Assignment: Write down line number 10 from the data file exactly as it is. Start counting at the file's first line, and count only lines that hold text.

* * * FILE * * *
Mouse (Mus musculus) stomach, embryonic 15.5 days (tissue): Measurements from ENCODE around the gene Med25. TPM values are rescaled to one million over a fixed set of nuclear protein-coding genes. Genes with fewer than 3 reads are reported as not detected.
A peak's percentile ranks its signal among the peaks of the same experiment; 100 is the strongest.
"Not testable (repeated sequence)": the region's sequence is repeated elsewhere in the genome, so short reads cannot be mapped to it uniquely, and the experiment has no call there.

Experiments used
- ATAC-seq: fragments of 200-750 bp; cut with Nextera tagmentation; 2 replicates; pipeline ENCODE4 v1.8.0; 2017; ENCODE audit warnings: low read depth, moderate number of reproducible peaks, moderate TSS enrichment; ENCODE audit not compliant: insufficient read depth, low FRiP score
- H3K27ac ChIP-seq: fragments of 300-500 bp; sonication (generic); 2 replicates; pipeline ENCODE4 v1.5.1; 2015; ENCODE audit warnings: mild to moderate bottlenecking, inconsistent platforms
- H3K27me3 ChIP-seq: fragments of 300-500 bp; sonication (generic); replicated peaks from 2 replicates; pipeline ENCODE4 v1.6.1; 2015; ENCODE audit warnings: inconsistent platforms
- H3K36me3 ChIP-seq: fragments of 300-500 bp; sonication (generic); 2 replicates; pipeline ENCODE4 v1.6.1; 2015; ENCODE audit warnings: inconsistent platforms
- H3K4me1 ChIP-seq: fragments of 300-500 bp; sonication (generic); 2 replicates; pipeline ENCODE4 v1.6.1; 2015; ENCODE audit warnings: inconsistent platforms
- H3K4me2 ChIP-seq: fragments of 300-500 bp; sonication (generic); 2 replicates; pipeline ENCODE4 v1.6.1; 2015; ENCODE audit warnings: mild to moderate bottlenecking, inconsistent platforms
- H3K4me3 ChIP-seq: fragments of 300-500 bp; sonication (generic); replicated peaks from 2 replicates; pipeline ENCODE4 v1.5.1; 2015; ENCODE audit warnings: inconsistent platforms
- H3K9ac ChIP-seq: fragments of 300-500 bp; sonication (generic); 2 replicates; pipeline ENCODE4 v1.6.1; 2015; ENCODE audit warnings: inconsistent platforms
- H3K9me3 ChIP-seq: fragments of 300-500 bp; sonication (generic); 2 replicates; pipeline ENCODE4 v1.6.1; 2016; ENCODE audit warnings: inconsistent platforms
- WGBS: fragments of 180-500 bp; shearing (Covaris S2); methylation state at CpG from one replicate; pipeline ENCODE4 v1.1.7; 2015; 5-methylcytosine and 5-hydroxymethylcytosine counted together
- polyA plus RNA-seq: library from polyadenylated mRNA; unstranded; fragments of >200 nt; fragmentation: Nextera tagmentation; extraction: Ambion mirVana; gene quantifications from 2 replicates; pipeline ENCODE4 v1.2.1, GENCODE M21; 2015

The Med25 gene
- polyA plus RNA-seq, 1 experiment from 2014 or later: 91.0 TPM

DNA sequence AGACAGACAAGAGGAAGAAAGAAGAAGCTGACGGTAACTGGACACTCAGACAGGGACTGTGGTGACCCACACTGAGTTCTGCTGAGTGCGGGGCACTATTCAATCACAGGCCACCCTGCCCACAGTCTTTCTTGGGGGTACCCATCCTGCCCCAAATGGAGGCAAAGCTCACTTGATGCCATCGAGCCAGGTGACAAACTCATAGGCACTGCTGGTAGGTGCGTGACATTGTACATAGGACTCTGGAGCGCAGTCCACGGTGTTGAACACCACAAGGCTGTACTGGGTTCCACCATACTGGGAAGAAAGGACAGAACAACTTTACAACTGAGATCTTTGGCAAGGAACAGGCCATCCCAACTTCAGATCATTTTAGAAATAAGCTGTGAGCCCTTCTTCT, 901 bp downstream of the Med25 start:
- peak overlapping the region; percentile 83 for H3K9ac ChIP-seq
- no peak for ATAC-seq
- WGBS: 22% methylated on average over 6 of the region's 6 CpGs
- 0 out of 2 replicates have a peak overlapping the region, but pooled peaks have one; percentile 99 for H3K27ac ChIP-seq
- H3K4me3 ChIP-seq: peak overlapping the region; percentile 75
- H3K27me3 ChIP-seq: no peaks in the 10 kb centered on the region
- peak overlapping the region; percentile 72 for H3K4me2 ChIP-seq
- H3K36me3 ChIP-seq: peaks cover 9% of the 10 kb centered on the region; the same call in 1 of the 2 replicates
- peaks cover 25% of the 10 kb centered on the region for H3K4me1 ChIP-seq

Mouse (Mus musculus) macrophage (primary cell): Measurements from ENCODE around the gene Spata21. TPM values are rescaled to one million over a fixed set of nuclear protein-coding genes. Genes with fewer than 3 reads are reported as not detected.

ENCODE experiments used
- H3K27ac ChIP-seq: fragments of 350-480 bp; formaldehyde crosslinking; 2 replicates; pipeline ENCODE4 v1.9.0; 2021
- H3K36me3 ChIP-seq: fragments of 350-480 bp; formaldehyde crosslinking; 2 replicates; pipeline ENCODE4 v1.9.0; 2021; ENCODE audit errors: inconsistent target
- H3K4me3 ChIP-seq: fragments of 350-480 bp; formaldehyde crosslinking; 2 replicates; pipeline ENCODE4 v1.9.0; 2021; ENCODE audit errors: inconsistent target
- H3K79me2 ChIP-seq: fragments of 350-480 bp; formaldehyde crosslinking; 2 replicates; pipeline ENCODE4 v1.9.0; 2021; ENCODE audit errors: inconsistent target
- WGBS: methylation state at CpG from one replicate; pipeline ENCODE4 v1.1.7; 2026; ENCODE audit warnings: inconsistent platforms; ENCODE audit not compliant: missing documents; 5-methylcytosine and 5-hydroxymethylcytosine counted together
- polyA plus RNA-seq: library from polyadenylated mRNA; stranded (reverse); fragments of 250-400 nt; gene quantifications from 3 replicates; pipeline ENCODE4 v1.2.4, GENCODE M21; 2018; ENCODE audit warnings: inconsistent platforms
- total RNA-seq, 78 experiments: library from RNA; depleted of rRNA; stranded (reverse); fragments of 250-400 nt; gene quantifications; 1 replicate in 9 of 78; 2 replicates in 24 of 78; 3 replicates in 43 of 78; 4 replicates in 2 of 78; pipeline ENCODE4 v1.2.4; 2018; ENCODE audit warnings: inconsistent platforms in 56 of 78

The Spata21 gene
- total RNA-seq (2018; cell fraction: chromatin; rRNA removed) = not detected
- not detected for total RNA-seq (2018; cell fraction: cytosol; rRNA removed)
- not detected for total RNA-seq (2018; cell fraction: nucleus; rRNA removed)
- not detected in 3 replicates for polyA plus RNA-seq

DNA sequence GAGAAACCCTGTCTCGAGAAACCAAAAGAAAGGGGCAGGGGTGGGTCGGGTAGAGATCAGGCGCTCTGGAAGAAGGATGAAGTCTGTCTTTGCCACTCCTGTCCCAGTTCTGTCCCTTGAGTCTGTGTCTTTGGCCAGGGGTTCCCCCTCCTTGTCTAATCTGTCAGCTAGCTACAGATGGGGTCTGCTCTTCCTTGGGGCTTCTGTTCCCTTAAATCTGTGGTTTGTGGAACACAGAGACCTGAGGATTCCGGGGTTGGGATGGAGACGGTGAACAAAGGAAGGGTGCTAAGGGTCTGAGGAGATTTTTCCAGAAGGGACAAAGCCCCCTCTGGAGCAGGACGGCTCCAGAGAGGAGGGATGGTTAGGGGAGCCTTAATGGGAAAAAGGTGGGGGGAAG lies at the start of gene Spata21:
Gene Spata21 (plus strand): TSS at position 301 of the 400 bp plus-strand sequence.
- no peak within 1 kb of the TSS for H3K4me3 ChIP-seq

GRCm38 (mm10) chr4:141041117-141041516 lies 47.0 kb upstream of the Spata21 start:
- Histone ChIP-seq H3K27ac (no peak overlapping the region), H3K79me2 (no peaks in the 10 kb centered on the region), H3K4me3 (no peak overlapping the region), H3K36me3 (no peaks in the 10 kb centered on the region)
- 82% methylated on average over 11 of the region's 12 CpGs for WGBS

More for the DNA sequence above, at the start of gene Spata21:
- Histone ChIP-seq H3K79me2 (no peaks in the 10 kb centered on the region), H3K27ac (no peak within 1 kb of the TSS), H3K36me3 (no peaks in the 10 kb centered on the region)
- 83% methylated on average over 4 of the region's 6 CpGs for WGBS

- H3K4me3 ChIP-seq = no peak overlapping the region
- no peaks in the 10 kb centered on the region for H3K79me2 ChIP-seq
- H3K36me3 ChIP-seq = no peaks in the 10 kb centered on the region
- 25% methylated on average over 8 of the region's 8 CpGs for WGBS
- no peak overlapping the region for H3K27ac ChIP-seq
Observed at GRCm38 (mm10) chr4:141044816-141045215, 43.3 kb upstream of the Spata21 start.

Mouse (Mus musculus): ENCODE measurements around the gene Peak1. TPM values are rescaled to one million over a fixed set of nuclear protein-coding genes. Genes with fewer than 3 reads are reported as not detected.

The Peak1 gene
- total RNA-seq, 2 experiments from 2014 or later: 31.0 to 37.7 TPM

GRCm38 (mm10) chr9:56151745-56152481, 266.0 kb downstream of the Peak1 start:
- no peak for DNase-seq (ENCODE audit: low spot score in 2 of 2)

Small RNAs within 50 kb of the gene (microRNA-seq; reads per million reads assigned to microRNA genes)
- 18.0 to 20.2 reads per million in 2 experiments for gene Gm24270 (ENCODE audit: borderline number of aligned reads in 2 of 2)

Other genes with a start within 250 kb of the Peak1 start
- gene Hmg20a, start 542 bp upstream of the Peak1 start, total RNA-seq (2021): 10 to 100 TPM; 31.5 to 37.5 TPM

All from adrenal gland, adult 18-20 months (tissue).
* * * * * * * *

- H3K4me2 ChIP-seq: fragments of 300-500 bp; sonication (generic); 2 replicates; pipeline ENCODE4 v1.6.1; 2015; ENCODE audit warnings: mild to moderate bottlenecking, inconsistent platforms